AttackIQ Inc. is a seven-month-old Internet-security startup with offices in Sorrento Valley and  downtown San Diego. President and CEO Stephan Chenette and his business partner started AttackIQ after more than 15 years in Internet security, including positions at eEye Digital Security, SAICWebsense and IOActive. He took time from meetings with potential investors and customers to answer five questions for Times of San Diego.

What is AttackIQ?

AttackIQ is an Internet security start-up that finds security weaknesses in an organization’s inner network before attackers can exploit them. Our challenge is directed at large enterprises that have invested in defending against Internet attacks: “After spending millions of dollars on Internet security products, how are you measuring your security posture?” AttackIQ runs scenarios based on real attacks, which duplicate what an attacker would do once they have compromised a system on a company’s network. Unlike traditional cyber security products, such as firewalls, web filtering, and predictive analytics, AttackIQ’s FireDrill product proactively measures and validates a company’s layered defense, so that its weaknesses can be fixed before being exploited. Our goal is to help companies in all industries avoid costly cyber attacks, such as the data breaches at Target and eBay.

Stephan Chenette, president and CEO of Internet security startup AttackIQ.

Why focus on Internet security?

The Lloyd’s Risk Index — a survey of more than 500 of the world’s senior business leaders — noted that cyber security is firmly at the top of the agenda for global enterprises, third only to the risks posed by high taxation and the loss of customers. Data breaches have affected all industries and most companies are spending money on security products they either do not understand or do not know how to fit into their layered defense strategy. In many cases, security software is treated as a commodity, so companies buy one of everything: one firewall, one web filtering product, one desktop anti-virus product, and so on. Buying products that do not have an immediate and exact fit into an organization’s security architecture creates a false sense of security. Instead, companies need to first holistically understand their current security architecture, including the products, processes and polices already in place. They need to understand where their critical assets are, and how their security architecture measures up against real-world attacks.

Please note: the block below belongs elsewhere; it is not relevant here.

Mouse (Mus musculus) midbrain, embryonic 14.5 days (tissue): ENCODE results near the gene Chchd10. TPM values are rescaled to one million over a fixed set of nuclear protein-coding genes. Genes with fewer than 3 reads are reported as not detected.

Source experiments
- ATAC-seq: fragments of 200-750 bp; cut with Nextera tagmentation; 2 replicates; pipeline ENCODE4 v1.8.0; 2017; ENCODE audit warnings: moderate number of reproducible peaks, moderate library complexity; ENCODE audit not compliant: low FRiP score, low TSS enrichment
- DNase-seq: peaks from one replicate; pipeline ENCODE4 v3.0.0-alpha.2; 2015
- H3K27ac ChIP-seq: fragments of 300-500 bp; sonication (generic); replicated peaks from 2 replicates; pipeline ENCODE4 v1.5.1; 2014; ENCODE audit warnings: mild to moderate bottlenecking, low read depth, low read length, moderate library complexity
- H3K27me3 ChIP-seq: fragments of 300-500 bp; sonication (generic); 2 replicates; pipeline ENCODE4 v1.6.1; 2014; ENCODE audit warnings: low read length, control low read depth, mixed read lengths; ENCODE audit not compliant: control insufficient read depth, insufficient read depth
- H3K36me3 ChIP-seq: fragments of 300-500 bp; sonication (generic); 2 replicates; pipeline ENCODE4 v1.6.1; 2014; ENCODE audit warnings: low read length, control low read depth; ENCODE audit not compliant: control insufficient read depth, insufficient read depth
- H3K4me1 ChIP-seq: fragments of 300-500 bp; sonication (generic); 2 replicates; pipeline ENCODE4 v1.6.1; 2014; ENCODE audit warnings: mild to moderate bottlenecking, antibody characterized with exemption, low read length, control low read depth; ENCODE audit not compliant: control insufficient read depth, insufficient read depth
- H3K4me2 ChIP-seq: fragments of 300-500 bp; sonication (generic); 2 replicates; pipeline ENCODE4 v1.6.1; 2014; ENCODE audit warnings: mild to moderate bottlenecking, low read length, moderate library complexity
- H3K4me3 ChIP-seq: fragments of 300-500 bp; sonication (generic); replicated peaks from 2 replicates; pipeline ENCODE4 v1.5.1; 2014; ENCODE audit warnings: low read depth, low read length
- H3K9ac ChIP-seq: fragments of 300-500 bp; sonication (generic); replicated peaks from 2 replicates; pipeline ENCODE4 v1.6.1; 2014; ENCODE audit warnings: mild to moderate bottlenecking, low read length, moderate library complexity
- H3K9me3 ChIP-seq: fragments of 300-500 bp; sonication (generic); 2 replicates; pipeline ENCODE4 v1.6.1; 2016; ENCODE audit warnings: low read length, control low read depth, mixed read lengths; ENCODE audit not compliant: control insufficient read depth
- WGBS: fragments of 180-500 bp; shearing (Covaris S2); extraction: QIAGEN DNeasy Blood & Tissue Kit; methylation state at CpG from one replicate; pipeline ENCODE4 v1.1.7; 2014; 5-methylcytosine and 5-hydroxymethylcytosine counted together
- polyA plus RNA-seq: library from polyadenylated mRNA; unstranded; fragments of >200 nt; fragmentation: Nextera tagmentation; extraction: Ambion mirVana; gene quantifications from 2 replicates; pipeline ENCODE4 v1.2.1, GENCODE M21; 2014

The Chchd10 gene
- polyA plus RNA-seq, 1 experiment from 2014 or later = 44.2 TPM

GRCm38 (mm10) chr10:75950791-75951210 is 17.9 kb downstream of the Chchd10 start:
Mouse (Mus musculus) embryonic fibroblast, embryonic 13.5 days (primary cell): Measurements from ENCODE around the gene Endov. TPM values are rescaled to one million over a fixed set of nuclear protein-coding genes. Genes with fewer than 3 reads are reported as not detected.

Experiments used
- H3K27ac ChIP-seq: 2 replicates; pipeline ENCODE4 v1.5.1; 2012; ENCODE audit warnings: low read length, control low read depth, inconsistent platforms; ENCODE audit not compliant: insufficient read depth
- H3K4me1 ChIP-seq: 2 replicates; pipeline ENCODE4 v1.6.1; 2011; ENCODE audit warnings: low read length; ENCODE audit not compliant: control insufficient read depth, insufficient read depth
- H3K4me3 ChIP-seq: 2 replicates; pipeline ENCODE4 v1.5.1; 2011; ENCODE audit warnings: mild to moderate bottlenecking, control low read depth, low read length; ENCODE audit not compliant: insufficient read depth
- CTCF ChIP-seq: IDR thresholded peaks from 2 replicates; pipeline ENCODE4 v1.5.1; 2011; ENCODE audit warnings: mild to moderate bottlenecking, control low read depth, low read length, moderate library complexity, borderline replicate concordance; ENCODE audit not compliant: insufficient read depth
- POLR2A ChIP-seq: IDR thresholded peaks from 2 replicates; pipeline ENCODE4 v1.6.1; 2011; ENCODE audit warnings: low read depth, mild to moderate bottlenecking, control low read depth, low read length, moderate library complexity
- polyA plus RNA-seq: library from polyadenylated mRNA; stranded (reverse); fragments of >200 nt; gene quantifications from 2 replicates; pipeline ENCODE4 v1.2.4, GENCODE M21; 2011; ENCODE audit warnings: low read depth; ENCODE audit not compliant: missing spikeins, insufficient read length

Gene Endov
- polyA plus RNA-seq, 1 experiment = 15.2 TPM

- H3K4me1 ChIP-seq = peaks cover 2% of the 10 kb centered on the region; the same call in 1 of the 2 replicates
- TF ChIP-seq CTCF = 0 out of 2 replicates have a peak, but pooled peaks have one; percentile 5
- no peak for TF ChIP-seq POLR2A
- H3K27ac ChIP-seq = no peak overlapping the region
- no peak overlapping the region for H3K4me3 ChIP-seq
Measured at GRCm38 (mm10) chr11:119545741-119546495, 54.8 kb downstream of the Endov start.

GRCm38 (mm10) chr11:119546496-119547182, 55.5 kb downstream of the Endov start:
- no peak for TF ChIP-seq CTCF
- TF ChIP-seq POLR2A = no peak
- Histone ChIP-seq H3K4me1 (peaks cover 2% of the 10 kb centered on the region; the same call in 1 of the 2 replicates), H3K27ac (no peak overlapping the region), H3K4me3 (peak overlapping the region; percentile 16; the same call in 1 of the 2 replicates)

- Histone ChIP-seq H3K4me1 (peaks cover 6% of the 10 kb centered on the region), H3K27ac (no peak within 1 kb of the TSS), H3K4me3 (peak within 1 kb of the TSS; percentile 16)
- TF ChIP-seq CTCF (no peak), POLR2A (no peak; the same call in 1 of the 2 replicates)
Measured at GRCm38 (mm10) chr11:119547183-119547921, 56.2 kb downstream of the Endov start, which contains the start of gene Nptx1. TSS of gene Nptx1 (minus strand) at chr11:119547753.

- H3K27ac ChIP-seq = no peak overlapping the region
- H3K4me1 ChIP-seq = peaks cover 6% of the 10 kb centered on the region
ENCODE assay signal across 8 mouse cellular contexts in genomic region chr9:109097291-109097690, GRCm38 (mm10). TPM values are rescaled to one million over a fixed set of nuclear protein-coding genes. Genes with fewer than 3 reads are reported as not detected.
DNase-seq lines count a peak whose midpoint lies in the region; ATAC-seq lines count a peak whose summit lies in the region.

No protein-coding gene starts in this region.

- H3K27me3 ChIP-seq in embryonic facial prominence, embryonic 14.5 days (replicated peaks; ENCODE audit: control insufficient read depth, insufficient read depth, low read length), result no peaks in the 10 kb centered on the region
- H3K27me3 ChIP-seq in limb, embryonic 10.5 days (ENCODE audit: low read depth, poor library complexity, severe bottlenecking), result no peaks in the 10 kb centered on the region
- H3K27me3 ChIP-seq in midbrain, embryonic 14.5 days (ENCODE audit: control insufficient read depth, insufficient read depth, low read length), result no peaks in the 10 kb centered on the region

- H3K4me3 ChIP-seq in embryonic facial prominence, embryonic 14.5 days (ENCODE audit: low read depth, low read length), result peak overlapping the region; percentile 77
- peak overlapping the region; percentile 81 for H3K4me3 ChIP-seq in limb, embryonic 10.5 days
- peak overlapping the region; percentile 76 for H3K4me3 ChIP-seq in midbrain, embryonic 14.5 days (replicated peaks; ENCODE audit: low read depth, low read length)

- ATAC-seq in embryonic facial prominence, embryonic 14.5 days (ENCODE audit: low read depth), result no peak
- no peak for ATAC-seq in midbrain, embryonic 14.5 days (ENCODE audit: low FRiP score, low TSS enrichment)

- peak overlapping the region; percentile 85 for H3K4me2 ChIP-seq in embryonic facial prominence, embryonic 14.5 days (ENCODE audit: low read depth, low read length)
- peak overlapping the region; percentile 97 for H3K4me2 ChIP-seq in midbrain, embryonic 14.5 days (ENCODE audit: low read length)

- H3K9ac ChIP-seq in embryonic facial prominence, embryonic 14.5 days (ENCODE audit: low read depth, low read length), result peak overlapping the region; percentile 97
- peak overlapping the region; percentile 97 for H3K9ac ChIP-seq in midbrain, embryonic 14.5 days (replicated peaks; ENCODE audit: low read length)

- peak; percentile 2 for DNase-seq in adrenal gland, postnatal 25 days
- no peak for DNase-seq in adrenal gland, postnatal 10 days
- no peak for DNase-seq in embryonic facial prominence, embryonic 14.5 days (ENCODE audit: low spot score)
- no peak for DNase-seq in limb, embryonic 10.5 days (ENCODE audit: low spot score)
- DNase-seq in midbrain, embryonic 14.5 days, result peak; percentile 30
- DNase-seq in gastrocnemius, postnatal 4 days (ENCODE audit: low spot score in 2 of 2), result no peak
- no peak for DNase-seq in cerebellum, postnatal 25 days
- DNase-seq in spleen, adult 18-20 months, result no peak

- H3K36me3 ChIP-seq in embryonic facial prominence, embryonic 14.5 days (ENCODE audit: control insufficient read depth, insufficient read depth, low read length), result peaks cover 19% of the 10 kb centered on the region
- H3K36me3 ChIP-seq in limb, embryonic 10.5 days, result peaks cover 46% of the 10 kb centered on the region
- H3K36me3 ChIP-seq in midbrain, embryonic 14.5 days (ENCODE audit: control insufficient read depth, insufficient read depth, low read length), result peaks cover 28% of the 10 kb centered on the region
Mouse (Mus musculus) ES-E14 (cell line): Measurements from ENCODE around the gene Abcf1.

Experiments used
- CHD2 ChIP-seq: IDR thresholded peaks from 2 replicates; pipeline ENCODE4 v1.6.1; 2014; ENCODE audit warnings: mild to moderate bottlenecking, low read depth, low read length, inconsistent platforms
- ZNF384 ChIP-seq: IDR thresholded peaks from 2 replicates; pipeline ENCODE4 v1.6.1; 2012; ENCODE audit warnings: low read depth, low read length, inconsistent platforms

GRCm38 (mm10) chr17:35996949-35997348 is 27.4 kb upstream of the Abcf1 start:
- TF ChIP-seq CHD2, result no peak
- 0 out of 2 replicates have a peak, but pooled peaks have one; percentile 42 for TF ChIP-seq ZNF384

What is FireDrill?

When a company is under a cyber attack, most attackers are able to stay inside a network undetected for months. We have built a product called FireDrill to help organizations measure their security posture and how well it would hold up if an attacker was able to get into their networks. We have assembled a team of security experts in research and development to accomplish this mission. Our patent-pending innovation enables us to measure a company’s holistic security posture. We can recreate attacks that have happened to other companies, such as the data breach at Target, and by recreating the attack in a controlled manner, test the actual security environment of an organization and find the gaps. If an organization knows its weaknesses, it can prioritize where to strengthen the internal network. By being proactive in fixing the holes in a network and making it more difficult for an attacker once they have gained access to a network, a company can limit the attacker’s ability to gain any further information and cause any further damage. This will keep companies out of the headlines, limit their liability and lessen their chances of confidential information and intellectual property being stolen. The ability for a company to react to an ongoing attack is now as important as a company’s ability to protect themselves from an initial breach.

Why San Diego?

San Diego has a great community for startups because of the prevailing attitude of helping others become successful. There is a large number of organizations, incubators and accelerators ready to help startups, including the MIT Enterprise ForumCONNECTEvoNexus, and CyberTECH. Once an individual or group enters into the startup world, they are inundated with support. Various other cities have their strengths, but San Diego also offers a work-life balance that cannot be found in other locations.

What’s the long-term potential for AttackIQ?

Last year organizations across the globe spent nearly $68 billion on security hardware and software, according to industry analyst Gartner, and that amount is increasing annually. At the same time, over 95 percent of U.S. corporations have had their networks compromised. Companies need to know how their people, processes and tools are matched against today’s attackers. AttackIQ can help companies defend themselves while ensuring a better return on their security defense investment.

For more information about AttackIQ, please visit or send an email to

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Chris Jennewein

Chris Jennewein is Editor & Publisher of Times of San Diego.